Being Healthy Includes Having Happy Minds
Remember all those times you’ve heard that a balanced diet and consistent exercise is the key to a healthy lifestyle? Or that using condoms during sex reduces a your chance of contracting harmful sexually transmitted diseases? Whether it is choosing a salad over a Big Mac or deciding to quit smoking, healthy choices impact the way everyone lives.
Yet even with so many options on how to be healthy, it is often easy to forget about the importance of balancing a fit body with an equally healthy mind.
A common problem among present-day college students is that we tend to disregard taking care of what is not imminently ahead us. If we have the flu, then we’ll go to a doctor. If we are overweight, then we’ll head to the gym.
However, unlike a typical sickness, mental illness is an intangible enemy that usually cannot be measured directly, and symptoms often appear through gradual lapses of time. What can be worse is that those who suffer from mental illnesses are usually the last to recognize it, and with so much chaos in the world, who really has the time to stop and notice?
The Student Organization for Mental Health Awareness is a student group on campus that educating the public on supporting mental health issues and raising awareness for opportunities to seek help. The group not only provides support but invites various guest speakers within the fields of mental health to speak about current events and future innovative technologies that are being tested today.
Last Tuesday’s featured guest speaker was the distinguished Director of UC Irvine Medical Center’s Inpatient Clinical Services at the UCI Neuropsychiatric Center, Rimal Bera. As the former president of the board of directors of the Mental Health Association of Orange County, Bera is a major player in the development of mental health research.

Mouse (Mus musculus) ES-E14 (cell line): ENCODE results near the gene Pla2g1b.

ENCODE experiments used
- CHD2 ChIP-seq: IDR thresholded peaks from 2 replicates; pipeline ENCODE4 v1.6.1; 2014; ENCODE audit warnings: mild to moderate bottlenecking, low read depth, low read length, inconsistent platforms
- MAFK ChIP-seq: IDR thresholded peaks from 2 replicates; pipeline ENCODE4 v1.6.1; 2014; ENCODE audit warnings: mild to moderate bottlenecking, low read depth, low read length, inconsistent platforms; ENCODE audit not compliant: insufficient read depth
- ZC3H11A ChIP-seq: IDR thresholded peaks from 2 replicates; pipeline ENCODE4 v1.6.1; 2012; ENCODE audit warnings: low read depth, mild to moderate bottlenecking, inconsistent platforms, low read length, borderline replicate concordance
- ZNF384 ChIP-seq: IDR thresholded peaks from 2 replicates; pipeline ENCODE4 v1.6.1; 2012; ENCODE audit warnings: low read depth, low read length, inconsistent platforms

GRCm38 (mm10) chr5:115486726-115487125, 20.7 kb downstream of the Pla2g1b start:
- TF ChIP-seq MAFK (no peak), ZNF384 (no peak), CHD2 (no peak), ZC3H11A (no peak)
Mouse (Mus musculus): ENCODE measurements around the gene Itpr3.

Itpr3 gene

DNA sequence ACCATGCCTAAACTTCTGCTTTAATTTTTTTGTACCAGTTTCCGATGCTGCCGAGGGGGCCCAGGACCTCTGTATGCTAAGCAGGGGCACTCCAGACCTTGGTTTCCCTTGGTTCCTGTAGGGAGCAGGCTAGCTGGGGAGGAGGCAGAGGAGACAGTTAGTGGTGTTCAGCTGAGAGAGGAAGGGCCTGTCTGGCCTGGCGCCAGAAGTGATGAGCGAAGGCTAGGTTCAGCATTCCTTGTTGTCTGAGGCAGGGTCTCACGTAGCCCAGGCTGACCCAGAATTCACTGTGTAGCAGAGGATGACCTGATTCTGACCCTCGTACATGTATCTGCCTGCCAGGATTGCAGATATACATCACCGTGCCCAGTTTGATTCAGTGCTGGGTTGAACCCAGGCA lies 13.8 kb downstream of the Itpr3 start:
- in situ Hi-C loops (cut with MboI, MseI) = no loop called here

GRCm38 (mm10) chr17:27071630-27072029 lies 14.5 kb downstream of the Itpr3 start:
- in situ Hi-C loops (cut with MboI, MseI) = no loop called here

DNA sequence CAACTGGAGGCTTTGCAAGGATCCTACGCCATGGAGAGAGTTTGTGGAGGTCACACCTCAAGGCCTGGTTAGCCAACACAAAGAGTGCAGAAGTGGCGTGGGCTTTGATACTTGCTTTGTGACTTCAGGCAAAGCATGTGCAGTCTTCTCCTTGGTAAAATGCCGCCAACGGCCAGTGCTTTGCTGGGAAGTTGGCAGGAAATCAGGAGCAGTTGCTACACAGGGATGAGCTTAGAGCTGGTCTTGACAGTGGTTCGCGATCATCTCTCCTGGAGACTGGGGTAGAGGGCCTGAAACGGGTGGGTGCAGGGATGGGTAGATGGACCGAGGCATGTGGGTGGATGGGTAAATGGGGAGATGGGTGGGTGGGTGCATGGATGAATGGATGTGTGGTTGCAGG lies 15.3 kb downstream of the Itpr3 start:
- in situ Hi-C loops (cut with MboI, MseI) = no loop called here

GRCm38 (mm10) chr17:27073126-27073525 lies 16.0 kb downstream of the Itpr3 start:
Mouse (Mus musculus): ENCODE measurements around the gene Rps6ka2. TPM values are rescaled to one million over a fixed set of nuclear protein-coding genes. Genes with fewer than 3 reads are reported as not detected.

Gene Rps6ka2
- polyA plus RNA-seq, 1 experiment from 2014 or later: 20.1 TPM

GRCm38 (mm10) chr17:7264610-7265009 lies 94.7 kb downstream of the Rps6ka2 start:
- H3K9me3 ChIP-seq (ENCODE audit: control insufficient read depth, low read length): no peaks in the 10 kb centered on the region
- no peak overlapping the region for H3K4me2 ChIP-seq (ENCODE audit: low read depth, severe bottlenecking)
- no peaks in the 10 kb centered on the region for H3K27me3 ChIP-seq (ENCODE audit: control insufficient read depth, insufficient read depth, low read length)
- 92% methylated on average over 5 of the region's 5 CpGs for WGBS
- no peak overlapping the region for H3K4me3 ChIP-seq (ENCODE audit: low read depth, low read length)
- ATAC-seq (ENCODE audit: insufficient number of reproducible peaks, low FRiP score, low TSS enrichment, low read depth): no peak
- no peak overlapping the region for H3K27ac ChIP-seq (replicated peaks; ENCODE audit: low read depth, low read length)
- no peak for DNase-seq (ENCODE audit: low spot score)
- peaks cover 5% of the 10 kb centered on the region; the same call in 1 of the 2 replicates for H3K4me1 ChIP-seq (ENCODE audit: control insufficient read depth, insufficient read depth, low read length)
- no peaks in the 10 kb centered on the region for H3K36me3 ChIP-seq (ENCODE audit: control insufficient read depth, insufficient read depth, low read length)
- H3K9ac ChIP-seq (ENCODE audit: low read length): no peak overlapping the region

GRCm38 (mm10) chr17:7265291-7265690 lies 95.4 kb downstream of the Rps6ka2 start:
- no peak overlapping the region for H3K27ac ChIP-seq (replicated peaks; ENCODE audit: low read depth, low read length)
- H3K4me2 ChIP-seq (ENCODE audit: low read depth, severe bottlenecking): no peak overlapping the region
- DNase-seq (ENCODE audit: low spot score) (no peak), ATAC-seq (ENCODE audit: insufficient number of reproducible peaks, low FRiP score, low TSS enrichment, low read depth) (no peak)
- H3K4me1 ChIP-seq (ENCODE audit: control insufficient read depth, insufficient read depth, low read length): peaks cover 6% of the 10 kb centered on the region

The first topic addressed by Bera was the dangers of an unhealthy mind and the urgency of public recognition. He argued that part of the reason social stigmas are attached to psychological or psychiatric help is public ignorance and arrogance.
Many people brush off depression as a common emotional problem and though this may seem outwardly true, studies have found that variations among brain wave images between depressed subjects suggest a deeper cause.
‘Everyone goes through stresses, but the key here is when it doesn’t allow you to function on a normal basis and that then becomes a mental illness,’ Bera said.
Current practical diagnosis for depressed patients consists of personal interviews or is based on a constructed list of psychological symptoms called the Diagnostic Criteria of Mental Disorders (IV)
However, according to Bera, mental illnesses are mostly recognizable by incapability of performing routine tasks and by abnormal behavioral changes towards others. Examples of behavioral deviations ranged from hallucinations to drug abuse to paranoia. In other words, though we are often directed by how we feel, our feelings should be a guide to help us function better, not worse.
Bera also suggested seeking help from friends and family before deciding to pursue pharmaceutical aid. Counseling and therapy should be considered before heading to pills. In fact, he believes that medication should only be a secondary treatment when therapy and counseling fails.
On the subject of clinical drugs like anti-depressants, Bera optimistically believes that they are beneficial. He remarked on how well anti-depressants can revive a patient back to their pre-depressed state, but he cautions to those who take over-the-counter drugs to focus on their recovery as much as on the outcomes of the product.
Bera suggested seeking information on your own. ‘The person needs to be empowered by knowledge,’ Bera said.
In cases where individuals feel overwhelmed by their emotions, medical knowledge or talking to a clinical practitioner may be the best way to determine the source of the problem.
Bera ended the short seminar with an optimistic outlook of the future of clinical psychiatry. He believes that the field is growing because of current improvements for treatments, decreasing of social stigma as people begin taking a more serious attitude toward mental illnesses, more academic recognition and an increase in mental help facilities.
Bera’s ending comment emphasized that as important as our physical bodies are to us, we should pay equal attention to our internal well-being.